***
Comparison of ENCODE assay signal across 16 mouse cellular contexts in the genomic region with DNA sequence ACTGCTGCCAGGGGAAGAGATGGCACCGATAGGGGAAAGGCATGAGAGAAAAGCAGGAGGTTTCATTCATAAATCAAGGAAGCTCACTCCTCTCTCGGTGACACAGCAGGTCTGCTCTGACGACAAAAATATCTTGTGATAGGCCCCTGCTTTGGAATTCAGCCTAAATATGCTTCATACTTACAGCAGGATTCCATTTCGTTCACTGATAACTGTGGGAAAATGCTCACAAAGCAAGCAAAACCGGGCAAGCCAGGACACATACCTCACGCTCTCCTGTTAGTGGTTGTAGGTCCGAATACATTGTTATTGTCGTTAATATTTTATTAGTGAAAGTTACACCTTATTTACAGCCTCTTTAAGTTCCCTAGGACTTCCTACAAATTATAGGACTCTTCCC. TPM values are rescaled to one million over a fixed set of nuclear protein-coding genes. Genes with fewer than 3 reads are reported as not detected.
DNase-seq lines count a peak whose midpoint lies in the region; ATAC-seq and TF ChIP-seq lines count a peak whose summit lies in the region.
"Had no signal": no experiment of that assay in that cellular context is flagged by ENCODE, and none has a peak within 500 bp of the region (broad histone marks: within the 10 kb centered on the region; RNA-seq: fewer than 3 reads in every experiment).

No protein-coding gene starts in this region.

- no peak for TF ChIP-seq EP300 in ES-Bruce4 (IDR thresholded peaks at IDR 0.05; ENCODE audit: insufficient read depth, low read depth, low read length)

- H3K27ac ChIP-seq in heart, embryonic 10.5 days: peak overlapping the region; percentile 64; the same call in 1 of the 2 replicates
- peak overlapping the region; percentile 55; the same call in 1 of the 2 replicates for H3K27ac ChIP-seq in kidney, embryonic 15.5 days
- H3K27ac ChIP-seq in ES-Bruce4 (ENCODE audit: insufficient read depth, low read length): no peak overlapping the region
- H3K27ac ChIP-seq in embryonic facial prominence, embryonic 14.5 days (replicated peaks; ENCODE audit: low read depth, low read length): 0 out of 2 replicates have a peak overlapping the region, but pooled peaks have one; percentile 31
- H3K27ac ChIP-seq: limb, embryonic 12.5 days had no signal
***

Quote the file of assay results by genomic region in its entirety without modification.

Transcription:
Comparison of ENCODE assay signal across 16 mouse cellular contexts in the genomic region with DNA sequence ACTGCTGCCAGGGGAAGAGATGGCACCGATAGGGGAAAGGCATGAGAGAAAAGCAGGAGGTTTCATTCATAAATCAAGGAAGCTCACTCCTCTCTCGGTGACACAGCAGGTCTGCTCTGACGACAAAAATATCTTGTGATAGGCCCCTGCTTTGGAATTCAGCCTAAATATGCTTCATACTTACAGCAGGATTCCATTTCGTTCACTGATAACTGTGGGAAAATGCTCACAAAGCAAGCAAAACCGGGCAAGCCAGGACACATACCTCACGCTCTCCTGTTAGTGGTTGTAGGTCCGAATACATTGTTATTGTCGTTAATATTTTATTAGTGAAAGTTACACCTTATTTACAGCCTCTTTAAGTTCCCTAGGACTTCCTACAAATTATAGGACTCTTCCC. TPM values are rescaled to one million over a fixed set of nuclear protein-coding genes. Genes with fewer than 3 reads are reported as not detected.
DNase-seq lines count a peak whose midpoint lies in the region; ATAC-seq and TF ChIP-seq lines count a peak whose summit lies in the region.
"Had no signal": no experiment of that assay in that cellular context is flagged by ENCODE, and none has a peak within 500 bp of the region (broad histone marks: within the 10 kb centered on the region; RNA-seq: fewer than 3 reads in every experiment).

No protein-coding gene starts in this region.

- no peak for TF ChIP-seq EP300 in ES-Bruce4 (IDR thresholded peaks at IDR 0.05; ENCODE audit: insufficient read depth, low read depth, low read length)

- H3K27ac ChIP-seq in heart, embryonic 10.5 days: peak overlapping the region; percentile 64; the same call in 1 of the 2 replicates
- peak overlapping the region; percentile 55; the same call in 1 of the 2 replicates for H3K27ac ChIP-seq in kidney, embryonic 15.5 days
- H3K27ac ChIP-seq in ES-Bruce4 (ENCODE audit: insufficient read depth, low read length): no peak overlapping the region
- H3K27ac ChIP-seq in embryonic facial prominence, embryonic 14.5 days (replicated peaks; ENCODE audit: low read depth, low read length): 0 out of 2 replicates have a peak overlapping the region, but pooled peaks have one; percentile 31
- H3K27ac ChIP-seq: limb, embryonic 12.5 days had no signal